Other parts, typically more costly components designed to be reused, such as the main body 202 and the major parts supported by the body, i.e., the viewfinder 218, shutter mechanism 219, film advancing and metering mechanism, and a camera flash unit 100, including the condenser lens element 130, etc. may be examined carefully for wear or damage.

Those parts deemed damaged or worn may be removed from the body 202 and replaced with new parts. Those remaining reusable parts, such as the camera flash unit 100, shutter mechanism 219, etc., that can be reused, remain supported by the camera body, for construction into a camera.

A new front cover 220 is then fitted to the front face of the body 202 and an unexposed roll of film 209 contained within a fresh film cassette 208 is loaded into the film cartridge chamber 204. A new rear cover 230 is then attached to the camera body.

The film 109 is then prewound so that the film is wound back into the cassette 108 as the film is being exposed.

At least one wind and trip check (film advance and shutter actuation) may be done to simulate taking a picture, thereby bringing the counter down to 24 (assuming a 24 exposure roll). The camera then may be inserted into a cardboard casing or a label such as 252 may be attached thereto by adhesive. The recycled camera 200 then may be sealed in a foil wrap, plastic bag or the like, for protection against environmental extremes such as excessive humidity, and packaged in an outer cardboard box for sale. The recycled single use camera, utilizing previously used single use camera parts, such as a camera flash unit 100 is now fully assembled and ready for consumer use.

The foregoing description of the invention is merely exemplary and minor changes and modifications to the invention as described are possible and wholly within the scope of the invention as set forth in the appended claims.

______________________________________PARTS LIST______________________________________ 25        target surface100        Camera flash unit102        a reflector110        curving walls 110, of the reflector 110A      reflective inner surface walls111        wings114        first segment116        second segment112        tabs 112120        flash lamp tube121        direct rays122        reflected rays  123>  124>     >Light rays propagating trough the condenser lens      element  125>130        condenser lens element      surface 1 (front side)      surface 2 (back side)      rear vertex Vr; Transition zone T131        Fresnel facets132        ridges140        side walls 140A      reflective inner surface of the side walls 140150        support wall151        trigger wire200        single-use camera202        body204        film cassette chamber206        take-up chamber207        exposure gate208        film cassette209        film211        reuse indicator212        taking lens214        retainer215        aperture216        lens plate218        viewfinder219        shutter mechanism220        front cover222        keeper plate223        spring 223A      depressible bottom224        shutter blade226        high energy lever227        helical spring228        thumbwheel229        film advance & metering mechanism230        rear cover232        sprocket234        rotatable cam236        metering lever238        spring240        frame counter242        baffle246        capacitor248        circuit board250        battery252        label254        first door256        second door262        releasable hook structure______________________________________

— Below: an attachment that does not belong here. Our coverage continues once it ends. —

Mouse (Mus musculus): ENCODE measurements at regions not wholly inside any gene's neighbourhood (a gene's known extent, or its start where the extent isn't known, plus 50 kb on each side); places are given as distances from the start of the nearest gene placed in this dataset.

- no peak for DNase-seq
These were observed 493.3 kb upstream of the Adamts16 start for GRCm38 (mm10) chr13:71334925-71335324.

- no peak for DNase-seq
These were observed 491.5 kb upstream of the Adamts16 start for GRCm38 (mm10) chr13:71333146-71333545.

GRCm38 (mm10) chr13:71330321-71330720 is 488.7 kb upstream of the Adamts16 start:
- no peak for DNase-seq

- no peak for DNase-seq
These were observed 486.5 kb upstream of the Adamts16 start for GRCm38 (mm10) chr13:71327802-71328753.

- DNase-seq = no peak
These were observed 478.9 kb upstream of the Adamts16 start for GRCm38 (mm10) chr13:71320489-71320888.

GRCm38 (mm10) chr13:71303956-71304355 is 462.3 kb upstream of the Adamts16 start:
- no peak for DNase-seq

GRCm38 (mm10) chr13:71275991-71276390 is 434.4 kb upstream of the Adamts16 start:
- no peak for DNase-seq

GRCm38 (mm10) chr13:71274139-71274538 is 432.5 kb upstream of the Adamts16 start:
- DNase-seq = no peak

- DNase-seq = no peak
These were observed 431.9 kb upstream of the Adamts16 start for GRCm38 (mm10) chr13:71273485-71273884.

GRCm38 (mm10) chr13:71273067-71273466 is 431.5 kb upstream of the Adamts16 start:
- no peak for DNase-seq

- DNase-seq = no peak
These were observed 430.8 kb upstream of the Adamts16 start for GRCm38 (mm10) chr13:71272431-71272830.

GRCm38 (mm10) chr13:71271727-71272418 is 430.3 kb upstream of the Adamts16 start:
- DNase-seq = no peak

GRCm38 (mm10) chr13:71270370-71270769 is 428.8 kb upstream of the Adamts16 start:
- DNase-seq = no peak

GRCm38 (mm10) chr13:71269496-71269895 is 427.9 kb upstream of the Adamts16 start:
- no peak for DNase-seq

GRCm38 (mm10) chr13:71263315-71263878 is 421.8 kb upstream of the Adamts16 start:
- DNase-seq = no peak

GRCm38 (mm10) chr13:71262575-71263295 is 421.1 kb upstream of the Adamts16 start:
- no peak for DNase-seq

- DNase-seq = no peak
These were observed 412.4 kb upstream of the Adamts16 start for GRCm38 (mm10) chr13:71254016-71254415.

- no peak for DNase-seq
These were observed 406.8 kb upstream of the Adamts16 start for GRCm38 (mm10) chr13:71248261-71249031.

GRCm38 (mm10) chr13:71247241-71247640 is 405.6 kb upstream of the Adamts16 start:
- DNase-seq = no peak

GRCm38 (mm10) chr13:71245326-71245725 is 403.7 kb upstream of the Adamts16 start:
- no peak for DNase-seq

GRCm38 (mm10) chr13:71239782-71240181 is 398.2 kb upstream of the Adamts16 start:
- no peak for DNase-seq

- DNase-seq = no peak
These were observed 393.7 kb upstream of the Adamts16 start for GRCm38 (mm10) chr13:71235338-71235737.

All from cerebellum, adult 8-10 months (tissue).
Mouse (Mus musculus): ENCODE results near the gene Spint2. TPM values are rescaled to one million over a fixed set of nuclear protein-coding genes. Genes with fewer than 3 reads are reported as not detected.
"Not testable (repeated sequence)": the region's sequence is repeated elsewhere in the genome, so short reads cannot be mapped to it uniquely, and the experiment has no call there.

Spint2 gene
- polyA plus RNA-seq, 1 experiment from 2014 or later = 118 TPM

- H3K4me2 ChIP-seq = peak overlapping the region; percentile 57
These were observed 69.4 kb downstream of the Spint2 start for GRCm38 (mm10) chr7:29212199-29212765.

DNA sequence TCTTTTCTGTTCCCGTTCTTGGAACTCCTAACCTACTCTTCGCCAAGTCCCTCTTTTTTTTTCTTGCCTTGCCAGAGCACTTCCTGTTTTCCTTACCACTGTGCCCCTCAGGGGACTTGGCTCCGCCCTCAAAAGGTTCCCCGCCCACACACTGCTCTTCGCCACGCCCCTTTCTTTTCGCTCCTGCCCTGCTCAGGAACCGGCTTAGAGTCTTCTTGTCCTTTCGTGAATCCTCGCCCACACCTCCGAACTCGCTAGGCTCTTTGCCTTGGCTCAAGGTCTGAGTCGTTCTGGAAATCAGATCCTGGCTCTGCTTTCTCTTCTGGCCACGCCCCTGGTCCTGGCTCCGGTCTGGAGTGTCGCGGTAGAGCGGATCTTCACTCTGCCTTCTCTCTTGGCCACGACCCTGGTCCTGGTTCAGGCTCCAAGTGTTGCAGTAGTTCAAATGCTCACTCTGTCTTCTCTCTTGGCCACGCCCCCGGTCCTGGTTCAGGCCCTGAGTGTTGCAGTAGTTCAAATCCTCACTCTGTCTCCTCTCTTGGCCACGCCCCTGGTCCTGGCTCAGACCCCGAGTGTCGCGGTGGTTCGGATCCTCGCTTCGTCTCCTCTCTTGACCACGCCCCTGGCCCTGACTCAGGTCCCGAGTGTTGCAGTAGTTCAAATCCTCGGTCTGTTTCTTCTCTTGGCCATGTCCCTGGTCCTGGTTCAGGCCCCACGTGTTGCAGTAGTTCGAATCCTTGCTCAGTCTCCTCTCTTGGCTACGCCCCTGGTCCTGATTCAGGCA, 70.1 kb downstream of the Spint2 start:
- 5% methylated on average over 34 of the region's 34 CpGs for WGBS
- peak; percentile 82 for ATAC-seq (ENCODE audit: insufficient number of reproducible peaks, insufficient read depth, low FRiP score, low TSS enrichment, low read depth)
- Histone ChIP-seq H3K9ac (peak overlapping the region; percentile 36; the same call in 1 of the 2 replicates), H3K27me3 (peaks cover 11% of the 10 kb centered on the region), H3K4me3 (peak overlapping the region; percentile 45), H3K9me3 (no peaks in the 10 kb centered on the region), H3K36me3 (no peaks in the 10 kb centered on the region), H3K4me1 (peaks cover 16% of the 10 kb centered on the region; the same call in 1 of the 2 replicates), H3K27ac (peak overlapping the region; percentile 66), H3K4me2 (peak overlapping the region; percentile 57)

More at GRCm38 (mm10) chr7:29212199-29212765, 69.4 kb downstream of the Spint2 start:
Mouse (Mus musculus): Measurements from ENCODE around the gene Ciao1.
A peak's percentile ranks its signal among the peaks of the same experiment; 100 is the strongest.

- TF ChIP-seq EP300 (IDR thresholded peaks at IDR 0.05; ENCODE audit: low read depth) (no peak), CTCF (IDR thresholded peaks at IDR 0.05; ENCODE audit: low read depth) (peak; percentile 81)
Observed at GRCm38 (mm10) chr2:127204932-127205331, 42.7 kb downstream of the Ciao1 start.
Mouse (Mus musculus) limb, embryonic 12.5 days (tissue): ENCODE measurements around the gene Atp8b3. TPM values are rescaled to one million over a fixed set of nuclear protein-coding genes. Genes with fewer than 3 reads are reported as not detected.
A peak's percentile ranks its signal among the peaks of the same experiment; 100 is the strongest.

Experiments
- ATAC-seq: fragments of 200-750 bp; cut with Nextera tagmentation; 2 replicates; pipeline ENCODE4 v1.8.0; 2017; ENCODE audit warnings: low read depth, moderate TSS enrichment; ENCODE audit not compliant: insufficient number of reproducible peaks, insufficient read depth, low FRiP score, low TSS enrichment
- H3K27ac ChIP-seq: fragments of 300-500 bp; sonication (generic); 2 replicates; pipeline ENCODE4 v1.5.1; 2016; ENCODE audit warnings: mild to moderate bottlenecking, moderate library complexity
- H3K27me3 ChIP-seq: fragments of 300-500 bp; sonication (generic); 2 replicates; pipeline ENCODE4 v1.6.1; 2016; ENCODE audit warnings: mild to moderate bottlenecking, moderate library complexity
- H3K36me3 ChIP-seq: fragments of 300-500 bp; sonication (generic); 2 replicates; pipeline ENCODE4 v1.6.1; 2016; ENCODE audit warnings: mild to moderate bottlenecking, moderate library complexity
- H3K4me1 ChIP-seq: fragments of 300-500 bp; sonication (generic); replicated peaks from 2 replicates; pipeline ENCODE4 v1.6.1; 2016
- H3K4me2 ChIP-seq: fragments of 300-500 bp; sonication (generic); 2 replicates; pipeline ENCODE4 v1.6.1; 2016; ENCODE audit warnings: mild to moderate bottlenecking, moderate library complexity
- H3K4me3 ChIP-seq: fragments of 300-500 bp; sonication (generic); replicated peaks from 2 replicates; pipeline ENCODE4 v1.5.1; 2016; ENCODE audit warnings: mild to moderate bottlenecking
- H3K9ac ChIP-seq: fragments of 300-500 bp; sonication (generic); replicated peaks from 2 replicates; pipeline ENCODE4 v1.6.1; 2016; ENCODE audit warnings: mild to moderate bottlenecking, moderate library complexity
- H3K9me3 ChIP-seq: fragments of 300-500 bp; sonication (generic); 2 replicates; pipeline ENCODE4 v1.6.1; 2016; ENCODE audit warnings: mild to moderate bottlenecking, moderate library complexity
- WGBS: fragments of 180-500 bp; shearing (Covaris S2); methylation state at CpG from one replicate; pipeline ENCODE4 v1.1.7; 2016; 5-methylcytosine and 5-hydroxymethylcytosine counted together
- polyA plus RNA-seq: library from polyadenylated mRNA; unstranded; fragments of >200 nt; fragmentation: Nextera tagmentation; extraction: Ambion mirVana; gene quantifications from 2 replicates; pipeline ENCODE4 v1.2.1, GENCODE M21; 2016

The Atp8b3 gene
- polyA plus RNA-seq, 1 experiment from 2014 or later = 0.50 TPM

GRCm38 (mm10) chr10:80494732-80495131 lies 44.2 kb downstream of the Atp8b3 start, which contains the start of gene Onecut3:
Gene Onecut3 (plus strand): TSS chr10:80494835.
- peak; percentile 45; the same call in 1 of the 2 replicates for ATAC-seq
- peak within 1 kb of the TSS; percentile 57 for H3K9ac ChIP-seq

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Referenced by
Citing PatentFiling datePublication dateApplicantTitle
US6223063 *Jan 27, 1999Apr 24, 2001Lightouch Medical, Inc.Method and device for tissue modulation
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Classifications
U.S. Classification396/155, 396/176, 396/6
International ClassificationG02B3/08, G03B15/05, G03B17/04, G03C3/00
Cooperative ClassificationG03B15/05
European ClassificationG03B15/05
Legal Events
DateCodeEventDescription
Sep 2, 2008FPExpired due to failure to pay maintenance fee
Effective date: 20080711
Jul 11, 2008LAPSLapse for failure to pay maintenance fees
Jan 21, 2008REMIMaintenance fee reminder mailed
Dec 23, 2003FPAYFee payment
Year of fee payment: 4
Sep 17, 1997ASAssignment
Owner name: EASTMAN KODAK COMPANY, NEW YORK
Free format text: ASSIGNMENT OF ASSIGNORS INTEREST;ASSIGNORS:LEIDIG, CARL F.;CHASE, SCOTT B.;REEL/FRAME:008805/0464
Effective date: 19970917